PAGE 63
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Jews in the Soviet Union: 1941 to present

Assimilatory Pressures


An elderly Jew...



The 16th century synagogue...



The great synagogue of Leningrad...



Jews of Leningrad celebrating...



Dozens of Jewish graveyards...



Cover of one of the most notorious...



The synagogue of Kuba...


WITH THE DEATH OF STALIN, the "Black Years" of Soviet Jewry have come to an end, but his successor Khrushchev allows only piecemeal reforms. In 1957, for the first time since the revolution, a Jewish theological seminary (yeshiva) opens again in Moscow. A number of amateur drama and music groups are re-established, and in 1959 Yiddish book publishing resumes after 11 years.

During the years of Stalin's suppression of Yiddish culture, a few synagogues had been allowed to go on functioning. In the last years of Khrushchev's leadership, however, a campaign of militant atheism is launched against all religions, particularly affecting Jewish institutions. Jewish cemeteries are expropriated and destroyed, and more than fifty synagogues are closed. In dozens of books, authors with Jewish-sounding names denounce the Jewish religion. Only an estimated sixty synagogues remain open in 1965.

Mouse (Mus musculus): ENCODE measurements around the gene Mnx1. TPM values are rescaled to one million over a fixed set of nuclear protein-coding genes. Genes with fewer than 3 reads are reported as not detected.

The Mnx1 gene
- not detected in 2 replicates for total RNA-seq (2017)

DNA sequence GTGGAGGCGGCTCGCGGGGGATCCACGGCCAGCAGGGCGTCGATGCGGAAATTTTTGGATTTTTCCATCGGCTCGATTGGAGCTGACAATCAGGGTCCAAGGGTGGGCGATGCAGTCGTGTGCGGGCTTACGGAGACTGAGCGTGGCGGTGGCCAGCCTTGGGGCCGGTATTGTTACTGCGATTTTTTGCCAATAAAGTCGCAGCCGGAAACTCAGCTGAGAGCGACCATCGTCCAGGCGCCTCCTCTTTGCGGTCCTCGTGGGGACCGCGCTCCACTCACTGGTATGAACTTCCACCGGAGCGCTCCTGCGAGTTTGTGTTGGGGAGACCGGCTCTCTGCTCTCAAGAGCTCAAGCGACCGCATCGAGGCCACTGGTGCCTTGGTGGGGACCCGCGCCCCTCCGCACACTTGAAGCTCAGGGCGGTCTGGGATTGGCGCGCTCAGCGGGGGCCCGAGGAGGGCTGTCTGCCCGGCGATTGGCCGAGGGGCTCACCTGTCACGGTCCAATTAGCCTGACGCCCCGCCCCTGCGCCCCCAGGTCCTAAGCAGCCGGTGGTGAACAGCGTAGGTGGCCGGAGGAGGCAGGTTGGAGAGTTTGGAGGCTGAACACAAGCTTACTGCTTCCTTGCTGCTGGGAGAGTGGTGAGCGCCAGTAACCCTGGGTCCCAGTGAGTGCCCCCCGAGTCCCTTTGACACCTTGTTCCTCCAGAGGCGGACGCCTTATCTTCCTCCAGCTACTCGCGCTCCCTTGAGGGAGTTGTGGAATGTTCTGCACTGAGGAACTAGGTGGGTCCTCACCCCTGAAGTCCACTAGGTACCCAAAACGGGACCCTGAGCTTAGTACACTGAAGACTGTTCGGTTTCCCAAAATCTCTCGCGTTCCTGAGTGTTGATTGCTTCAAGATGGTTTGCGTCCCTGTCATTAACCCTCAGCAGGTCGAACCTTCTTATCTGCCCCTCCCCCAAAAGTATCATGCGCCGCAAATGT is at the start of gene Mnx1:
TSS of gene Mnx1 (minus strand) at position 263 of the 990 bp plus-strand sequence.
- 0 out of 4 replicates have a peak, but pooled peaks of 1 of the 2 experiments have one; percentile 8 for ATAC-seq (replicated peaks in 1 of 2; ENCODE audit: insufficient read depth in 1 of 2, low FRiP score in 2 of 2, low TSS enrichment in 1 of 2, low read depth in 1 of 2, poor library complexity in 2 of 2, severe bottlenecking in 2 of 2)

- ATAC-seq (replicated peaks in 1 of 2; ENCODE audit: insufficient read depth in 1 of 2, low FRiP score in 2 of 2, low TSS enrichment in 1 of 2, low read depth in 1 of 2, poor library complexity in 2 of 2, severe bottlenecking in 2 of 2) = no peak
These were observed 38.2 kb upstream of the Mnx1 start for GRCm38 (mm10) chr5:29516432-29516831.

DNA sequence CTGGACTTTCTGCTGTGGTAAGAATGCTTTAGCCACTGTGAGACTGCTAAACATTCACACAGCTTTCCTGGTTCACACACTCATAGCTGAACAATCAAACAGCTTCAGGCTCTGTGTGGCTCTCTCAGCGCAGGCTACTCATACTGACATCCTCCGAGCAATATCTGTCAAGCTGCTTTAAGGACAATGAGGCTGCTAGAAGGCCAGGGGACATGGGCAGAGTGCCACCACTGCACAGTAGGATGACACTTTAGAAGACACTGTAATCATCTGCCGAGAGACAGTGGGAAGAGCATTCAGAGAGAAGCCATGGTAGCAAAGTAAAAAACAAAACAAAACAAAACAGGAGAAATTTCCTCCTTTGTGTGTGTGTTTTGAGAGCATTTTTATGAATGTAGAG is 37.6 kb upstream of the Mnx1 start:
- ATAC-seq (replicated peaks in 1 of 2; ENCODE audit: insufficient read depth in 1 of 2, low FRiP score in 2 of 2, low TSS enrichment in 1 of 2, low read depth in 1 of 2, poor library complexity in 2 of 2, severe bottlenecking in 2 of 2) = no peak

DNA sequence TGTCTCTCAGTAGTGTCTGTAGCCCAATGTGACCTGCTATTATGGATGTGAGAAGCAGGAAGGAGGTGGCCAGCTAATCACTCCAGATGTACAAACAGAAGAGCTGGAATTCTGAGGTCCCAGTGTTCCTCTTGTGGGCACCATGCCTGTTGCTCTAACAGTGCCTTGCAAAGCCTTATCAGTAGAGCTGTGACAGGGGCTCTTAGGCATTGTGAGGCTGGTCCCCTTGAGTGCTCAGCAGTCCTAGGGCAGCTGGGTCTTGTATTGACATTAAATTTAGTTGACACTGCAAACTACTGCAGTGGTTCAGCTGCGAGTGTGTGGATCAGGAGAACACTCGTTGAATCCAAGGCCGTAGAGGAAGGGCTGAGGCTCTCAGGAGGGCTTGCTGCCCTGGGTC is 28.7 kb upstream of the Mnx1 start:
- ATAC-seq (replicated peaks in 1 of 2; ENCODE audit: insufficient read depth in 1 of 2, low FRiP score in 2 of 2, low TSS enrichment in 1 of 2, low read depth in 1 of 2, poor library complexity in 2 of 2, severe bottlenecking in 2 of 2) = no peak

During the same period, hundreds of trials against "economic crimes" like embezzlement and speculation are reported in the Soviet media. Mostly, the accused bear distinctly Jewish names, reviving the familiar stereotype of the Jew as a swindler and speculator.

For Soviet Jews, all these experiences seem to point in one direction only: to assimilate completely and disappear as a distinct community. They are cut off from their language, and their culture and religion are under constant attack. Furthermore, after the wave of dismissals during the Stalin era, many fields of employment and advanced studies have become effectively closed for Jews.


Table: Number and percentage of Jewish students at Moscow institutes of higher learning, 1970 - 1980.

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